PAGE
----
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No indications Covid-19 levels low enough for easing of restrictions – Varadkar

The National Public Health Emergency Team will consider the current restrictions further on Friday, ahead of a Cabinet meeting later that day.

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Leo Varadkar briefed Cabinet colleagues on the latest Covid-19 updates (Niall Carson/PA)

Leo Varadkar briefed Cabinet colleagues on the latest Covid-19 updates (Niall Carson/PA)

Leo Varadkar briefed Cabinet colleagues on the latest Covid-19 updates (Niall Carson/PA)

Taoiseach Leo Varadkar has told the Cabinet there are no indications that Covid-19 levels are low enough to allow any easing of the restrictions next week.

Mr Varadkar briefed colleagues on the current situation as ministers debated the Government’s next moves when the lockdown period is due to expire on May 5.

It came on a day when a further 59 deaths were announced, bringing the total since the outbreak began to 1,159.

Another 229 cases of Covid-19 were confirmed, taking the total to 19,877.

Experts on the National Public Health Emergency Team (NPHET) also met on Tuesday to discuss the restrictions.

They will convene again on Friday to agree recommendations to Government on whether there should be any easing of the lockdown come May 5.

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(PA Graphics)

(PA Graphics)

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(PA Graphics)

The Cabinet will hold a special meeting later that day to finalise its decision on the restrictions before an announcement is made.

If any relaxations are agreed, it is anticipated they will be minimal.

Chief medical officer Dr Tony Holohan, who chairs NPHET, said further progress was needed on key indicators, such as ICU admissions and rates of new infection, to allow the team to recommend changes on Friday.

“The levels that we are at compared to other countries who are in a position to consider easing restrictions we’re just not quite as far as we’d like to be,” he said at the daily Covid-19 briefing on Tuesday evening.

“We’re not down to a low enough level yet.

“We will continue to monitor that over the coming days and we meet again on Friday, and we’ll make a further assessment of that situation on Friday and make that assessment available to Government.

“We hope to see further continued progress but we still have a way to go with a number of those important indicators.”

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Dr Tony Holohan said more progress was needed to bring down key indicators of the disease before he could recommend an easing of restrictions (Leon Farrell/PA)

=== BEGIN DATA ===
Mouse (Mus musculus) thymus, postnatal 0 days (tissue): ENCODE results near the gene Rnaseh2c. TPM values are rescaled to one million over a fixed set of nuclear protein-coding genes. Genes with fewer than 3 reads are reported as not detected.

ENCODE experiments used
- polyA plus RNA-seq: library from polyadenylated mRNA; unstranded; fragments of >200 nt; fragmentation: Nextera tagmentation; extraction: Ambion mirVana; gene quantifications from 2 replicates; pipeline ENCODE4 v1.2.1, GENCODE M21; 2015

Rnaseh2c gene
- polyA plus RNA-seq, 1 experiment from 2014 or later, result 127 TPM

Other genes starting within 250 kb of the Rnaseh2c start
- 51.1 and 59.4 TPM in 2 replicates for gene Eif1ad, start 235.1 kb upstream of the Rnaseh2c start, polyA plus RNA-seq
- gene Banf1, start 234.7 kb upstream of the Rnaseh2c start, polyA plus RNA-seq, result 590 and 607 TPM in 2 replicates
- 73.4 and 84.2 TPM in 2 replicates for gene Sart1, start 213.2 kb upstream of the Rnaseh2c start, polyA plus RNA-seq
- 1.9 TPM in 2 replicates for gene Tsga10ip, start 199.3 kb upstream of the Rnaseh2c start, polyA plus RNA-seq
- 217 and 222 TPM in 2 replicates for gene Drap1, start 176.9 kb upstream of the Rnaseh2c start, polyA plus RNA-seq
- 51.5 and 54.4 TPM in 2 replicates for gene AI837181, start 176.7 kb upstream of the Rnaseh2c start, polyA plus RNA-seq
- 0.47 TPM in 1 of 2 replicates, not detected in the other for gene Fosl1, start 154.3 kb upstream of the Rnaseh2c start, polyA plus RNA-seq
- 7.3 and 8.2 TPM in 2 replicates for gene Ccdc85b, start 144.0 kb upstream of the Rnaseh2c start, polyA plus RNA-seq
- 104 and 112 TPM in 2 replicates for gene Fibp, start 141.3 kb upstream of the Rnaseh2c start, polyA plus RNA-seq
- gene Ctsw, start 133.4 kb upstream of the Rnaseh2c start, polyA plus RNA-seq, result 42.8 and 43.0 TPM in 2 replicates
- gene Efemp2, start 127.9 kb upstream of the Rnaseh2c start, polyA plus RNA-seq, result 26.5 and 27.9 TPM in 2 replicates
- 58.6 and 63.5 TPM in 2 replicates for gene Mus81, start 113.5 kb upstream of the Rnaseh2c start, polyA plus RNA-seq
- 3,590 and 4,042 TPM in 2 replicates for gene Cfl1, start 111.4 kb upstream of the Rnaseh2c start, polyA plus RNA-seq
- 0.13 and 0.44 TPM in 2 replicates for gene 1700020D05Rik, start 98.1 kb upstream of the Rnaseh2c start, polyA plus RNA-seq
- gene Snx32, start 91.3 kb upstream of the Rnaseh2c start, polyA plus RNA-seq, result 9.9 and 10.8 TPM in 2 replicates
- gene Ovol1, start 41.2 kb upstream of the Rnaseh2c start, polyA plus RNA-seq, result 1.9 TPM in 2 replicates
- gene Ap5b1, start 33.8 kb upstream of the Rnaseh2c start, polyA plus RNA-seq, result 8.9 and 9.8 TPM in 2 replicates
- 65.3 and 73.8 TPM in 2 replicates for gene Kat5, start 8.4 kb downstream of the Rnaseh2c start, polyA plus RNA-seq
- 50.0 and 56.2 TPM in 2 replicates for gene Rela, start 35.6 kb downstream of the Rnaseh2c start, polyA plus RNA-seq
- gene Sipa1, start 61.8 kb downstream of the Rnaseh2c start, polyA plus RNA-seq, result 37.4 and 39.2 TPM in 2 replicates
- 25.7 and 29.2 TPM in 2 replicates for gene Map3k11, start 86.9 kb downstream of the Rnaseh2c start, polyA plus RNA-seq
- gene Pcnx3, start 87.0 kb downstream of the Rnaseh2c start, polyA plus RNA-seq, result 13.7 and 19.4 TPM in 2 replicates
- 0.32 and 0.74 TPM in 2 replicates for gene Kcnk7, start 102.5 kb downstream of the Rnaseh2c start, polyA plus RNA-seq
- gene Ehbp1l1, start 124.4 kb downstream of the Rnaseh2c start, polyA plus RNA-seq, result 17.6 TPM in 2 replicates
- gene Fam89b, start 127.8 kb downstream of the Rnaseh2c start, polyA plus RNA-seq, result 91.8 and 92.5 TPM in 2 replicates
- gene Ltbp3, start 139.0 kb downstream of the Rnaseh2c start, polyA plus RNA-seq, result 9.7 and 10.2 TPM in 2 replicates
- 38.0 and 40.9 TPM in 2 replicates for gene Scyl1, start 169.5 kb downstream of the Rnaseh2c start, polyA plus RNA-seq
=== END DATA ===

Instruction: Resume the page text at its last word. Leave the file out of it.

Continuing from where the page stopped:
Dr Tony Holohan said more progress was needed to bring down key indicators of the disease before he could recommend an easing of restrictions (Leon Farrell/PA)

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Dr Tony Holohan said more progress was needed to bring down key indicators of the disease before he could recommend an easing of restrictions (Leon Farrell/PA)

Cabinet discussed the latest data on the progression of Covid-19 in Ireland on Tuesday morning.

They were also briefed on the current position on testing and contact tracing, and regarding efforts to tackle outbreaks of the disease in long-term care facilities.

Dr Cillian De Gascun, director of the National Virus Reference Laboratory, later told Tuesday’s Department of Health media briefing that the target of 100,000 tests per week would be reached by May 18.

An expanded testing regime is a key part of the Government’s strategy to gradually ease restrictions.

Dr De Gascun said the fact the 100,000 target will not be reached until mid May may be a factor in NPHET’s deliberations later this week but he said it would not be the primary issue.

Earlier on Tuesday, an infectious disease specialist warned that returning to normal life after the Covid-19 emergency will be a crawl due to the complexity of the virus.

We need all of the things to be in place so we can safely crawl back to normality. I think it will be a crawlProfessor Karina Butler

Infectious Diseases Society of Ireland president Professor Karina Butler said officials must be sure that everything is in place to deal with potential outbreaks of Covid-19 when restrictions are eased.

Prof Butler, who is chair of the National Immunisation Advisory Committee, told RTE’s Morning Ireland that changes to the testing criteria will give a better idea of how common the virus is in the community.

She said: “We’re in a lot better place than we might have been if decisive steps hadn’t been taken.”

Prof Butler said the safe return to normality will take a long time, warning the virus is “unique and stealthy”.

She said increased testing and rapid contact tracing should help the country to live alongside the virus.

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(PA Graphics)

(PA Graphics)

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Prof Butler added: “We need all of the things to be in place so we can safely crawl back to normality. I think it will be a crawl.”

The criteria for Covid-19 testing were broadened on Tuesday to include more suspected cases of the virus.

People with either a recent cough, fever or shortness of breath can now get access to a test.

The Irish College of General Practitioners said the increase in testing was welcome.

It said: “As we approach next week where there is a hope the lockdown scenario will be eased, we have to do a lot more testing and tracing to make sure that the country stays on top of Covid-19 and this pandemic can come to an end.”

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